Once upon a time there was a writer (who bore an uncanny resemblance to the owner of this blog) who was pulling an all-nighter in an effort to finish a book.
She started out in the morning of the day before, drinking hot tea with milk and sugar — a soothing and respectable brew, one that stiffens the sinews for the work ahead. I can’t be certain, but I think the tea was English Breakfast. .
She worked through the morning and into the afternoon, and at some point in the process she switched to coffee — no sugar, but plenty of cream — and kept on going. I don’t know what she made for dinner that night, but it was probably something simple and mindless, because her brain was deep into that writing space where the internal world has at least as much reality as the external one, and things like complex recipes are beyond it at such times.
And she kept on writing, throughout the afternoon and on into the evening.
At some time around midnight she switched to instant hot chocolate made up using strong black coffee as the liquid — a truly deadly brew, but a potent one. Fueled by several cups of the coffee-and-chocolate mix, she finished the first draft of the novel, then collapsed into bed at 4AM, weeping with exhaustion and the conviction that the book in question was utterly hopeless.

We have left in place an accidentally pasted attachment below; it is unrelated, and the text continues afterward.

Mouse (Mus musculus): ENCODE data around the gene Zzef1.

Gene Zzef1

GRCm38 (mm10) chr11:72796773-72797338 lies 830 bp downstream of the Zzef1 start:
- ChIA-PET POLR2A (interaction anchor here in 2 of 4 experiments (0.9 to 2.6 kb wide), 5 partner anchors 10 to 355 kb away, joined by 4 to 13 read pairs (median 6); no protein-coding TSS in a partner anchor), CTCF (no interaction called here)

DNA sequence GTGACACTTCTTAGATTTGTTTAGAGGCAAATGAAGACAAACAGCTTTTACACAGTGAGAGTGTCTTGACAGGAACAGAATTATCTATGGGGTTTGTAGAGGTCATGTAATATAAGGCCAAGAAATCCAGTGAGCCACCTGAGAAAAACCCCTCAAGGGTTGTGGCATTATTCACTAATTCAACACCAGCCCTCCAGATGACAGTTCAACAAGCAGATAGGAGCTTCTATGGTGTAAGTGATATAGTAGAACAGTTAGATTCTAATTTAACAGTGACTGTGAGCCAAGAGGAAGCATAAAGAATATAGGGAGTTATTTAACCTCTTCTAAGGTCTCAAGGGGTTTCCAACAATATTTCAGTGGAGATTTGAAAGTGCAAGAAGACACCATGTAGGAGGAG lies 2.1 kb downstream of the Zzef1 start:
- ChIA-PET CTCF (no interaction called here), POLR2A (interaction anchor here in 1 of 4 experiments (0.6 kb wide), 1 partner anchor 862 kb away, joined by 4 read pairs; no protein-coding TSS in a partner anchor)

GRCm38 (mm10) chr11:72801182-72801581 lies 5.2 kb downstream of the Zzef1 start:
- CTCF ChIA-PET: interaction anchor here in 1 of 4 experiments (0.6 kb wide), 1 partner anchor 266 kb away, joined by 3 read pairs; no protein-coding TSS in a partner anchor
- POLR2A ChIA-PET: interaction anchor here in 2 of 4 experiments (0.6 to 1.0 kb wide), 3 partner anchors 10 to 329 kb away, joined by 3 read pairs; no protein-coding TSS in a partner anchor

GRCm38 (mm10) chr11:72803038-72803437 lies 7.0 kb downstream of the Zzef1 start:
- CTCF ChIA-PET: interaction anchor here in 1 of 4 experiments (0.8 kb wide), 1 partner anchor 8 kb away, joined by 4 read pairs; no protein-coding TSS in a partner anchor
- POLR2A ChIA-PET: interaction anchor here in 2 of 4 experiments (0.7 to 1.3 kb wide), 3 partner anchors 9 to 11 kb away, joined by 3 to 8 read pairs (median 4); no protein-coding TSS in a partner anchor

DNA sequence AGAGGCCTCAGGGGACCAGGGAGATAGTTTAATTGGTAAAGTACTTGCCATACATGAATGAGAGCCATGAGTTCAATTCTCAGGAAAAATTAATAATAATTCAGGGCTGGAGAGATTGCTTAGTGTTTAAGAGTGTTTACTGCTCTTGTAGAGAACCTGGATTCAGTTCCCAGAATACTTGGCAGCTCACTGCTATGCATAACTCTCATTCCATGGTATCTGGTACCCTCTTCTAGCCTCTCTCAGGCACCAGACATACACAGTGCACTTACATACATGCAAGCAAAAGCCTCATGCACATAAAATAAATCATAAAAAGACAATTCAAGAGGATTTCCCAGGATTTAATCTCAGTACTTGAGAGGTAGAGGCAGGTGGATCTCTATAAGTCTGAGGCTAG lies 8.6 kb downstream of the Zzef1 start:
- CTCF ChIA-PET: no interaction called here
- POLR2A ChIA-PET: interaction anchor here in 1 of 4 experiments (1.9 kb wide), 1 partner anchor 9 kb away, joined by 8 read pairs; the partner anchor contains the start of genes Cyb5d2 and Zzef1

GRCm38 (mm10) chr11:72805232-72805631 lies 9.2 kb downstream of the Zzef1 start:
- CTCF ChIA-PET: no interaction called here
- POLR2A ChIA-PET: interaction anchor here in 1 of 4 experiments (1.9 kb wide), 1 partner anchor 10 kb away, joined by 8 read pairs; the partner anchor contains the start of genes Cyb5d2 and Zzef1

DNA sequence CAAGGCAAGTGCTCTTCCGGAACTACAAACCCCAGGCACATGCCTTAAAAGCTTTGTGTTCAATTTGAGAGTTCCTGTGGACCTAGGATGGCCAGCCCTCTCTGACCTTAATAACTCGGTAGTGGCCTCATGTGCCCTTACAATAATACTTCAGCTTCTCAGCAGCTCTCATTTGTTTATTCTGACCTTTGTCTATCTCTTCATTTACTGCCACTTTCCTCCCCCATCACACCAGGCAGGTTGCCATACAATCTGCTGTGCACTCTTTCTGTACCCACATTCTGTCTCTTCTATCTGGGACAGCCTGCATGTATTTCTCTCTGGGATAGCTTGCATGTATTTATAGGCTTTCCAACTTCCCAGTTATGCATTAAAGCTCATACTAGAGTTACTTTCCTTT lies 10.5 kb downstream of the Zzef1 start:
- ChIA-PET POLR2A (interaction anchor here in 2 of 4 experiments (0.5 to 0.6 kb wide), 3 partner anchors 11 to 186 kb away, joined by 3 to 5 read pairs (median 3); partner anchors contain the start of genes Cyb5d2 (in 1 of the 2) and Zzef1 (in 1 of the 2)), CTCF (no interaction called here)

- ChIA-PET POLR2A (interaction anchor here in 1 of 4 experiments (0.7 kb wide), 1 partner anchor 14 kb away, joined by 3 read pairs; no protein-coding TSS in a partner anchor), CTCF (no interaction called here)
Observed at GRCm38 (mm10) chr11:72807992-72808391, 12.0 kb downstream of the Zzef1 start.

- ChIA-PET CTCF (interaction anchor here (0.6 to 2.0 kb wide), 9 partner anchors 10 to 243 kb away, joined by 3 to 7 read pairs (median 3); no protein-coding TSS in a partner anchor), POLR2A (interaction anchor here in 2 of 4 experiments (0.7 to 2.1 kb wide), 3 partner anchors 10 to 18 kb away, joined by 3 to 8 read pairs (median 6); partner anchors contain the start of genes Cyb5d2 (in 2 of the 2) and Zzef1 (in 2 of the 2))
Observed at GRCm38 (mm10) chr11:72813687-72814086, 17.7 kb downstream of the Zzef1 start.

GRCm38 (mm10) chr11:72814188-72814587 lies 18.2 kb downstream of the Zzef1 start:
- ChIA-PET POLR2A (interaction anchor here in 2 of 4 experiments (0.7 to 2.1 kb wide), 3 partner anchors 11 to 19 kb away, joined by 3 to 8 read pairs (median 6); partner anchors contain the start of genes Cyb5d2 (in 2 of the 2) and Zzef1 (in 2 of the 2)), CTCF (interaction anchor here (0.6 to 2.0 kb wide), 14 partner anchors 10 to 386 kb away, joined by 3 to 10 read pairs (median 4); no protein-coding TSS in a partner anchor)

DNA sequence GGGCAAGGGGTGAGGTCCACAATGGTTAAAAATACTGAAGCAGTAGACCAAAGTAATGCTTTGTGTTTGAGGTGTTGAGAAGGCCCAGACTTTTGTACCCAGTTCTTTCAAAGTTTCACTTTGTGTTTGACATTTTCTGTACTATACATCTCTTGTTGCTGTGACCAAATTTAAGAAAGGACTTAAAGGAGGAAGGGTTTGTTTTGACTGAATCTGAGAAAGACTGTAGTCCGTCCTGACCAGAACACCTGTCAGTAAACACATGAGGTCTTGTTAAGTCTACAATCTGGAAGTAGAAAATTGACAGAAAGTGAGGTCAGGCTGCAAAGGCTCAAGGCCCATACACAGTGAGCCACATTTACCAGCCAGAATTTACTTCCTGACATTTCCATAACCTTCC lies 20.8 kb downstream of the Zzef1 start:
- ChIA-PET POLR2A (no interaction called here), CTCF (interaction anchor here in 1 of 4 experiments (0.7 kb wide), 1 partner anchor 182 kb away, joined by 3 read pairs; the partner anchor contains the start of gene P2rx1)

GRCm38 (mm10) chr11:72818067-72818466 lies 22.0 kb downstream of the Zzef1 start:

(It wasn’t. But it would take a cast-iron ego to believe that, at 4AM on a caffeine jag.)
I’m not sure that there’s a moral to this story, other than “Caffeine necessary; too much caffeine bad,” or maybe “Writers on a deadline have been known to do silly things.”
3 thoughts on “Caffeine: A True Story”
It probably says something about me that I discovered the trick of instant hot chocolate made with brewed coffee when I was ten.
Probably nothing very good.
I learned it from my husband/co-author, who used to be in the Navy, where they drank it on the midwatch.
That doesn’t surprise me. I devised it as a reward for shoveling snow. My grandmother had taught me to like coffee when I was two…